Consider a source moving at the speed of sound (Mach 1). The sounds it produces will travel at the same speed as the source, so that in front of the source, each new wavefront is compressed to occur at the same point. A listener placed in front of the source will not detect anything until the source arrives. All the wavefronts add together, creating a wall of pressure. This shock wave will not be perceived as a pitch but as a ‘thump’ as the pressure front passes the listener.
Pilots who have flown at Mach 1 have described a noticeable “barrier” that must be penetrated before achieving supersonic speeds. Traveling within the pressure front results in a bouncy, turbulent flight.
Now consider a sound source moving at supersonic speed, i.e., faster than the speed of sound. In this case, the source will be in advance of the wavefront. So a stationary listener will hear the sound after the source has passed by. The shock wave forms a Mach cone, which is a conical pressure front with the plane at the tip. This cone creates the sonic boom shock wave as a supersonic aircraft passes by. This shock wave travels at the speed of sound, and since it is the combination of all the wavefronts, the listener will hear a quite intense sound. However, supersonic aircraft actually produce two sonic booms in quick succession. One boom comes from the aircraft’s nose and the other one from its tail, resulting in a double thump.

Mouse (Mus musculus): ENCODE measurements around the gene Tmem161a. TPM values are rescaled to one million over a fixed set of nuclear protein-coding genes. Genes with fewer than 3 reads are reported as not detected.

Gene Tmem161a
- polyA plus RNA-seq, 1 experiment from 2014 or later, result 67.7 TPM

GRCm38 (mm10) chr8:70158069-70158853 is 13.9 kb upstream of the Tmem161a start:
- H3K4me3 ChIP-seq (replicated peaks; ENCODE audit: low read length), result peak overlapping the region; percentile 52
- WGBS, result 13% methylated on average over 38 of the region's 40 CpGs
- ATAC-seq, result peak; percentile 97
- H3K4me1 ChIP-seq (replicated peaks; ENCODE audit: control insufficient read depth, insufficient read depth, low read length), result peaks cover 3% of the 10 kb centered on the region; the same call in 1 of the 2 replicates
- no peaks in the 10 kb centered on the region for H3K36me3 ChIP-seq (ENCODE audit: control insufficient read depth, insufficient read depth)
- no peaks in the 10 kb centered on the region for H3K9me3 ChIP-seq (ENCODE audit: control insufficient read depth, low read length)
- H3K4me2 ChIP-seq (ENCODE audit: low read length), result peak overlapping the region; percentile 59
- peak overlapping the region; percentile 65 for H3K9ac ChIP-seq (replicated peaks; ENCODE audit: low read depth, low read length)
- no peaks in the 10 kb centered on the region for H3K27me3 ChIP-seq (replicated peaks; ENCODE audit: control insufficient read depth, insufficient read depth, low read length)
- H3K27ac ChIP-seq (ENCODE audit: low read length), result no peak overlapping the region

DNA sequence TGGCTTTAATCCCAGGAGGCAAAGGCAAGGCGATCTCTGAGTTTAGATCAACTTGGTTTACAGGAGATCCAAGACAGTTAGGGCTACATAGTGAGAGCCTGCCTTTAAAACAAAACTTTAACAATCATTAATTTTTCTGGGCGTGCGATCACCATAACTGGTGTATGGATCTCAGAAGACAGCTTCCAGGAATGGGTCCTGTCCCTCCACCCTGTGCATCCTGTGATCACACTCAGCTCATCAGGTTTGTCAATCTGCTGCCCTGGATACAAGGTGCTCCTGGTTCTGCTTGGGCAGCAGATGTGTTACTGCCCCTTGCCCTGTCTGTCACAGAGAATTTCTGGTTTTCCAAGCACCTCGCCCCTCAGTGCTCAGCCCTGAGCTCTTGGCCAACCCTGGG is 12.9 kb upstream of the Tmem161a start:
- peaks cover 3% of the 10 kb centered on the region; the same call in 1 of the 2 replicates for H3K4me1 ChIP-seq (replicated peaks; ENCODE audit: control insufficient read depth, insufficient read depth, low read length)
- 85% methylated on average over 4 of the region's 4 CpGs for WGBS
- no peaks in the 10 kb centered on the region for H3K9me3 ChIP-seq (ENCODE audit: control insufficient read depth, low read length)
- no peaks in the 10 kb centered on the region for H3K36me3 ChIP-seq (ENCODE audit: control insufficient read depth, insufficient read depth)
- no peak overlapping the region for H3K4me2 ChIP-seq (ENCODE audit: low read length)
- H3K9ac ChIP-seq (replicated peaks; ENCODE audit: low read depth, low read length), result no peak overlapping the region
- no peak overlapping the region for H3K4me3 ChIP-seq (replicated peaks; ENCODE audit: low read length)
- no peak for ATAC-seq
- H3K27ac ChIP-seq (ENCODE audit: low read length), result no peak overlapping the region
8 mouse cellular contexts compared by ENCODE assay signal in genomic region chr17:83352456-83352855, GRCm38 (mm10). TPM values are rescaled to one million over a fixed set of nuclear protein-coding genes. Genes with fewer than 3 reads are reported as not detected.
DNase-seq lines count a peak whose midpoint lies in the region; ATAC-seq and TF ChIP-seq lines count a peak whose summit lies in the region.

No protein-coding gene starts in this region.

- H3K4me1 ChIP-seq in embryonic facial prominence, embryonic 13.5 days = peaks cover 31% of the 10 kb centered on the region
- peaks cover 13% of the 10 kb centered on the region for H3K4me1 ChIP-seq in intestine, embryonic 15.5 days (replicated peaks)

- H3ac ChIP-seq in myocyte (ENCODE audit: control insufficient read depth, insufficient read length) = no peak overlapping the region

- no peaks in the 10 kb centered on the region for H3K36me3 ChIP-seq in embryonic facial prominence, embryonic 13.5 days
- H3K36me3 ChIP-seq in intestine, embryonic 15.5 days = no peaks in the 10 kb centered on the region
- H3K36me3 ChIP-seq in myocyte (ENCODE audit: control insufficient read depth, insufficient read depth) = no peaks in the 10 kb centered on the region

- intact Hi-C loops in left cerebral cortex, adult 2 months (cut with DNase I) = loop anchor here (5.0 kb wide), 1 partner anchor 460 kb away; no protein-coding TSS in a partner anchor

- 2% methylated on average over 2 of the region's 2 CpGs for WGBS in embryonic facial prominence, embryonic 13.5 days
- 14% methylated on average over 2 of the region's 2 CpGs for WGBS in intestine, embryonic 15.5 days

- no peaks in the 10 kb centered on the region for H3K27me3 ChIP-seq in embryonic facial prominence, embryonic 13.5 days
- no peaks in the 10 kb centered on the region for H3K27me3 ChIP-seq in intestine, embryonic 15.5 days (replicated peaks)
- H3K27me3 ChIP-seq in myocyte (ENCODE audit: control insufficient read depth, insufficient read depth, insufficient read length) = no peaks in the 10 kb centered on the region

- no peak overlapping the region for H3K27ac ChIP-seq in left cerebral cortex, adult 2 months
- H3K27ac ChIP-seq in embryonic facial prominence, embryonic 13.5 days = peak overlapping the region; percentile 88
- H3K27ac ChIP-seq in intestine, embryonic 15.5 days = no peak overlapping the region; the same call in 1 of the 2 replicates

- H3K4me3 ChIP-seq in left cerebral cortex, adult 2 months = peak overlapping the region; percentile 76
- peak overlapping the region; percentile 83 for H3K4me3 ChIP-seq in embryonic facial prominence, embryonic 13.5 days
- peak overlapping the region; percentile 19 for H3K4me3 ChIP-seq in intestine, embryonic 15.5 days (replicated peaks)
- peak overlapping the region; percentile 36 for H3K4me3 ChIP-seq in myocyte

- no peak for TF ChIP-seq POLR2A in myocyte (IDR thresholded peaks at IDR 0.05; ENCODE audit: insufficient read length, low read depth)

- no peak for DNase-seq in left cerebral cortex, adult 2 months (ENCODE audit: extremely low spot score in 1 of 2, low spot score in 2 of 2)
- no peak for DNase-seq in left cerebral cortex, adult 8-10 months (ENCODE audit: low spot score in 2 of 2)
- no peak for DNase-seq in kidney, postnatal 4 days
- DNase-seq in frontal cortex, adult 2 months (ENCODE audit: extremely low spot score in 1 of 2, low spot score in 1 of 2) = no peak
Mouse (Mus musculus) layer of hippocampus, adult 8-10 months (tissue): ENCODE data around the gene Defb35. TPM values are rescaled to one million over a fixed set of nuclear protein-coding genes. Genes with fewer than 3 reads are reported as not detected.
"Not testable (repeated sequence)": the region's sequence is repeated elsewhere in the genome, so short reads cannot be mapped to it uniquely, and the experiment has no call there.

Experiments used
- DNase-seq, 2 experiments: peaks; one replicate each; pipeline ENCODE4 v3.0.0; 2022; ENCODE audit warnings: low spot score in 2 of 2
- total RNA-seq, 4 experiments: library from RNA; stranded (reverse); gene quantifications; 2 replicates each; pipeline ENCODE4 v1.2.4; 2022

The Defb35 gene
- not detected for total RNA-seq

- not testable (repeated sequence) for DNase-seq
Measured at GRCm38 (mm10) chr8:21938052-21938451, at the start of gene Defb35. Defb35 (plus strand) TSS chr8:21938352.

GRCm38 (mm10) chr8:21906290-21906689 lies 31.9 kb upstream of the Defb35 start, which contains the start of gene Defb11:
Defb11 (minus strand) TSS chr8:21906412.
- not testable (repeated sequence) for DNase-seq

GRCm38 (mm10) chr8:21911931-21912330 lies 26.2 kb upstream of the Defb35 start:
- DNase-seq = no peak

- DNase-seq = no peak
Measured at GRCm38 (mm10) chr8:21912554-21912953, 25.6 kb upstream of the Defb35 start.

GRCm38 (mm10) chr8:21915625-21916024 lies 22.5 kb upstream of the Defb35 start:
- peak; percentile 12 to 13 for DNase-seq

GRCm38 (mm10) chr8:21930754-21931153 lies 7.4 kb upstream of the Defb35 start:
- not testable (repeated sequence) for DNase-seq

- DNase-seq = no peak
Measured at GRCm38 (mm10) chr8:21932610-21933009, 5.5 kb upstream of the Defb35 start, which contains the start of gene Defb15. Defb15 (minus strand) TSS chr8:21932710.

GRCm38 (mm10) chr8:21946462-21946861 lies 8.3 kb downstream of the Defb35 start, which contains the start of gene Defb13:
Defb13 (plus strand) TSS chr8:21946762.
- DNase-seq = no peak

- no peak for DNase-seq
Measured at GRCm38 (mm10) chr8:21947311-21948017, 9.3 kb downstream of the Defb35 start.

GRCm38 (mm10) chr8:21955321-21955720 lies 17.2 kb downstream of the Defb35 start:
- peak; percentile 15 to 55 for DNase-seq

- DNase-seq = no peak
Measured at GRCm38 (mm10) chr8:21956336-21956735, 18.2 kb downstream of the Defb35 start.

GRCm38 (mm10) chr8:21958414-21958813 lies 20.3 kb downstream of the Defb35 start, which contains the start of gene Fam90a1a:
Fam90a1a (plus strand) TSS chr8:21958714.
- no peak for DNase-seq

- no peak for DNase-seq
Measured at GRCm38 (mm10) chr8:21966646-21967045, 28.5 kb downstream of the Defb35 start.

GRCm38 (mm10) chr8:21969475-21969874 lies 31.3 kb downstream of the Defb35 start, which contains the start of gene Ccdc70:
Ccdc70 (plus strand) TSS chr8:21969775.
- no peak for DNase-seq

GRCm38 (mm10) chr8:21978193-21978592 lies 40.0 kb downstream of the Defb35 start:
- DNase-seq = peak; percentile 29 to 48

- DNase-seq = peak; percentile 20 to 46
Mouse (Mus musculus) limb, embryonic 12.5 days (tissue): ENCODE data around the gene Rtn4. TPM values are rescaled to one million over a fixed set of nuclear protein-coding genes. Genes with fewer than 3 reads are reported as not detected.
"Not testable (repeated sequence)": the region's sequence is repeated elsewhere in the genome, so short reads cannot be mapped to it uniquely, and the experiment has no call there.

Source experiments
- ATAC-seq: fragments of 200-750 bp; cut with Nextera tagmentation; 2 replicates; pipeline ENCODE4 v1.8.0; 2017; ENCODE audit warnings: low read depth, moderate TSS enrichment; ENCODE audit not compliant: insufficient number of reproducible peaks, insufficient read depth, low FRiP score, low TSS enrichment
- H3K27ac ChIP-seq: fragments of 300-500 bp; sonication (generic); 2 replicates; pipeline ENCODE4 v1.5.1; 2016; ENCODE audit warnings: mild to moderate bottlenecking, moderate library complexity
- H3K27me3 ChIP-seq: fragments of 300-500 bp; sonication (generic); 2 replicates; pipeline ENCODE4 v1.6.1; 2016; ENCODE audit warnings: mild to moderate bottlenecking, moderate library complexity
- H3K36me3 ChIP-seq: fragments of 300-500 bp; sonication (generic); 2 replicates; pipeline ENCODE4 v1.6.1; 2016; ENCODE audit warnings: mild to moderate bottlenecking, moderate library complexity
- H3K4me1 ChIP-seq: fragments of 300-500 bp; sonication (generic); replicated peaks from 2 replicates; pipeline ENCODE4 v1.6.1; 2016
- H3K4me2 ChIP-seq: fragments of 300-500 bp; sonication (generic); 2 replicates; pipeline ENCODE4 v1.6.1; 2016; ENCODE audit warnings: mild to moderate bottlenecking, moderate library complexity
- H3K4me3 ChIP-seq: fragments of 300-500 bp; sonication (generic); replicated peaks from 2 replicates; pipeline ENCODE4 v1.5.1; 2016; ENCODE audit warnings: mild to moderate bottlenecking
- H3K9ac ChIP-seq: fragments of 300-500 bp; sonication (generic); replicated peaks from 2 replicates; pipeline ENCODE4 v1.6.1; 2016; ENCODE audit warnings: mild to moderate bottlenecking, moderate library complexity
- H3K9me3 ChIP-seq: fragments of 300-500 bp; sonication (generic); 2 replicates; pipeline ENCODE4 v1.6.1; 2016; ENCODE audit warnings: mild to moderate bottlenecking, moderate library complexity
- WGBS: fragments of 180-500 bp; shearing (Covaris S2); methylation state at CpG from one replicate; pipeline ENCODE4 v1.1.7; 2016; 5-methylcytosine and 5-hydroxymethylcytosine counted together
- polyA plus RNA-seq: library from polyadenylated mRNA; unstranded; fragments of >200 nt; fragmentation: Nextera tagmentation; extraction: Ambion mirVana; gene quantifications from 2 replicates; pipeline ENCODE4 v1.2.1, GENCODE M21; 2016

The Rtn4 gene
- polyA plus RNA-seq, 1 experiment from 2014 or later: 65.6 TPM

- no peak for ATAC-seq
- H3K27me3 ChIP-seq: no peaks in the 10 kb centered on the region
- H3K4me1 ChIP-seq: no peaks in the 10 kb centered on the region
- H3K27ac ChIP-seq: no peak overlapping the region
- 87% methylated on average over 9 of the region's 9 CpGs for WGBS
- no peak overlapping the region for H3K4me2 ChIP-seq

The speed of sound varies with temperature and humidity, but not directly with pressure. In air at sea level, it is about 343 m/s. But in water, the speed of sound is far quicker (about 1,484 m/s), since molecules in water are more compressed than in air and sound is produced by the vibrations of the substance. So the sound barrier can be broken at different speeds depending on air conditions, but is far more difficult to break underwater.